One hundred years from now we will be dead but it is entirely probable that our children may still be alive. I say “probable” and “may” because it really depends in large part to who wins the culture war. For simplicity sake, let’s look at the two opposing worldviews and see which one offers the best hope for our future.
Let’s say that religious fundamentalists win the culture war. Where do they think we will be in 100 years? The answer is obvious. They believe that Jesus will return to Earth soon and that “soon” is almost certainly within their lifetime. With that in mind, they don’t believe we will be around in 100 years.
In fact, they actually prefer that we aren’t here in 100 years. Every day that the apocalypse is averted is another day that Jesus hasn’t come down on a white cloud to restore the Kingdom of God. The Rapture will only occur after Armageddon. So why try to make peace in the Middle East when a. it is destined to happen and b. it would be a glorious sign that the End Times are truly upon us and the Kingdom of God is at hand.
Global climate change? Who cares, Jesus will be coming soon and all the good Christians will be spirited off to Heaven. Besides, God gave human beings dominion over the Earth and he has a plan. There is no way human beings can mess up God’s divine plan, right?
Sure this is silliness, but there are large numbers of Americans who actually believe this crap. They aren’t the tiny minority that many less-fundamentalist religious believers claim they are.
Now let’s look at humanist atheism. We are pretty sure that this life is the only life we have and that this world is the only world we have. Because we care about our offspring and our race, we want the world to continue on even after we are dead. We want our children to live in a better world than we live in today.
Ideally, we would also love to actually be around in 100 years to see what the world is like. So we want to not just try to solve the world’s problems and make the world better for our children and their children, but we would also like to make sufficient medical and/or scientific progress that would prolong our lives so that we can live better now and possibly live long enough to see what the world is actually like in 100 years. The idea is not only to survive for the next 100 years, but to actually make the world a better place to live in 100 years.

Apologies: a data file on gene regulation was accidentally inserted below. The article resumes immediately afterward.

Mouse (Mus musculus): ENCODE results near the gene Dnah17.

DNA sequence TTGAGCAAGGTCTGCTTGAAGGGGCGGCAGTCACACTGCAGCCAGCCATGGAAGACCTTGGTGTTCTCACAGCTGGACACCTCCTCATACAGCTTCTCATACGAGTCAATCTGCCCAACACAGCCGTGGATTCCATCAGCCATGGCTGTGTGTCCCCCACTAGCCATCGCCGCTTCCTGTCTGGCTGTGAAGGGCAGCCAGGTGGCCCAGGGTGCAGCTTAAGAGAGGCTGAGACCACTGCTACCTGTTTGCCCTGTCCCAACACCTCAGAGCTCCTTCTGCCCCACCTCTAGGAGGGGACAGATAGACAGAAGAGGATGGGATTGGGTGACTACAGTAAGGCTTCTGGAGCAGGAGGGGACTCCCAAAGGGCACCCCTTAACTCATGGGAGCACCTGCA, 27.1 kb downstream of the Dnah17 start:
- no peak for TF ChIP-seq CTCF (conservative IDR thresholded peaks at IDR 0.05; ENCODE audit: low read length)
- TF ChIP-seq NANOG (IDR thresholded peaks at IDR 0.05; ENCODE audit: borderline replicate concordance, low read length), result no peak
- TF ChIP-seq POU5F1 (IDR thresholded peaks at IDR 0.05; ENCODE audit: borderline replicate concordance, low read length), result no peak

Humanistic atheists understand that the world will be here in 100 years no matter what. The question is, will be here too? The universe is indifferent to us, but we are not indifferent to the universe. We have to make sure that the Earth can sustain us, not the other way around. This is why global climate change is such a big deal to most atheists. I don’t really care if humans caused it or not; what I care about is can we fix it. If we can’t, then we will die. So if we can fix it, we should fix it. Not because we care about the Earth, but because we care about our own survival on this planet. The Earth will be just fine without us, but since we kinda need the Earth for our own survival, we should really get right on that global warming thing.
Where society is in 100 years depends almost entirely on which direction we choose right now. In order to move our society forward we have to stop these religious fundamentalists from setting our course. Are we going to let them dictate our politics? Are we going to waste our resources arguing about labels or on slight philosophical differences or are we going to work together and fight back.
- Getting To The 24th Century (skepticink.com)
- Not Held Up On Labels (skepticink.com)
- Why there is no such thing as a good Christian (examiner.com)
- Atheism 101: Why do atheists only focus on Christianity? (examiner.com)
- Richard Dawkins: Uncertainty vs. dogmatism (examiner.com)
- What humanist military chaplains can offer (Video) (examiner.com)